Appearances are deceiving, goes the saying. And rightly so: did you really think Google was in trouble with Bing’s outburst with artificial intelligence? Nothing could be further from the truth , and it is that beyond the future and according to the statistics, the level with which Google dominates the search market is unmatched by anything you compare it to, be it browsers or operating systems.
So you may be hearing a lot more about Bing these days than you have in recent years, that the numbers, however inaccurate they may be, do have meaning. And, going back to the statistics and making a comparison, Bing is to Google, what Linux is to Windows. That, taking into account all the means of using search services, on PC and more importantly these days, on mobile.
Total, that Microsoft will try to put Firefox in the butxaca again , proactively this time, and not simply letting Mozilla try options, as happened a couple of years ago . So, at least, they’re reporting it on The Information , where they allude to senior executives from the software giant as the source of the story. And yes, artificial intelligence does play its role, but only in a sweet way.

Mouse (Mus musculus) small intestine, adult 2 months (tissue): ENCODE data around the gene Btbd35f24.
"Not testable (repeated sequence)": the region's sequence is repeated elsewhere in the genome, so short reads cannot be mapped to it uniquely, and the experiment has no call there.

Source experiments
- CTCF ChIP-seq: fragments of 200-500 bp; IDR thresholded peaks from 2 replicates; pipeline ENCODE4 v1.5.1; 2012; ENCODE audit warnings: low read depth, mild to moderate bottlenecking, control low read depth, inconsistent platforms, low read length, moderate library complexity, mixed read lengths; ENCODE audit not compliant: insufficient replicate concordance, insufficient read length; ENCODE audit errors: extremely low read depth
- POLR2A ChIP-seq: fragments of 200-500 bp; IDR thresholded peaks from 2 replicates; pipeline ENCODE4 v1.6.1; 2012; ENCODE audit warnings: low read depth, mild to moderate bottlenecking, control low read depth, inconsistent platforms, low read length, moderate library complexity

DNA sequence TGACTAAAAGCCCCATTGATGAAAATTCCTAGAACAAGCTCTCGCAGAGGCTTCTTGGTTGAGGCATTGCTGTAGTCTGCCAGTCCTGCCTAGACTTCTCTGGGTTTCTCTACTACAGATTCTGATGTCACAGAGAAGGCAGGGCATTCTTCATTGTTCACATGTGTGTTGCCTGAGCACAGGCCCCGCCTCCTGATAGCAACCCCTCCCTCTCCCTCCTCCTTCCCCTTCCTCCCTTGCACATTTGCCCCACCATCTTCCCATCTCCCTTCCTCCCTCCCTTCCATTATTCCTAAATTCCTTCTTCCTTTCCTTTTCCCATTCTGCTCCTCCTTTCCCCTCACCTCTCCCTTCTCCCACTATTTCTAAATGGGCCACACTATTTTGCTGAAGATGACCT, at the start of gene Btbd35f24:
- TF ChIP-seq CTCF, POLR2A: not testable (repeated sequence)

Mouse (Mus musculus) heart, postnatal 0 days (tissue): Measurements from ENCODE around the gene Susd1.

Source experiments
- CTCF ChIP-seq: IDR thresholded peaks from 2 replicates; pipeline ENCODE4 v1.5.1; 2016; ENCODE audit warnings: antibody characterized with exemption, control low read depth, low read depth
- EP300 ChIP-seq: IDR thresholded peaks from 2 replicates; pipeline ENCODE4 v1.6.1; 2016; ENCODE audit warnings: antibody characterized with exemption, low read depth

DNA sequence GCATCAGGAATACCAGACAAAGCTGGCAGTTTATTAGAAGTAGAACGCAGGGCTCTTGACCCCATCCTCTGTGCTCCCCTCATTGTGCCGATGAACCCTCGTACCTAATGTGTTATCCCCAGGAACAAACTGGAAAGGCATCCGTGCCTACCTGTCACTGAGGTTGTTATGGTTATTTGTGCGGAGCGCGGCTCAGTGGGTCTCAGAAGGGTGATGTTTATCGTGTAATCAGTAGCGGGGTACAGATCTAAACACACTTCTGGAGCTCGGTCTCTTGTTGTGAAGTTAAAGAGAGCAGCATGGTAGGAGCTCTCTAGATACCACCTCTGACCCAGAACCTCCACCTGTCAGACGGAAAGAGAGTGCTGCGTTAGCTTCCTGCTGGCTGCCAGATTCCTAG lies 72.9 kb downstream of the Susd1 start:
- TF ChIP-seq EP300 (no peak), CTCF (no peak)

The truth is that the usual agreement between Mozilla and Google by which the search engine is placed as a default option in Firefox ends this year, then it will have to be renegotiated . Each party, as always, will try to scratch what they can, that is, less and more money, and although Google is in a privileged position because it already has Chrome, which is number one among browsers, and Firefox has shown the decline in In recent years, things are not that simple.
On the one hand, because Google doesn’t want Firefox to go under for monopoly reasons, on the other because no matter how sad Bing’s situation is, Microsoft has the money to seize the opportunity and scratch what it can. By the end of 2022, it was estimated that Firefox had some 360 million users worldwide, counting all the platforms on which the browser is available. that is, less than Microsoft Edge, if we look at the statistics. But it all adds up.
Of course, there remains the question of dignity. The dignity of Mozilla, an organization whose talk on privacy matters little corresponds to how they act, see this case as an example. And although the dilemma of survival is well founded, firing hundreds of workers while managers keep their million-dollar salaries or maintain offices in some of the most expensive places in the world, says little about a supposed non-profit organization.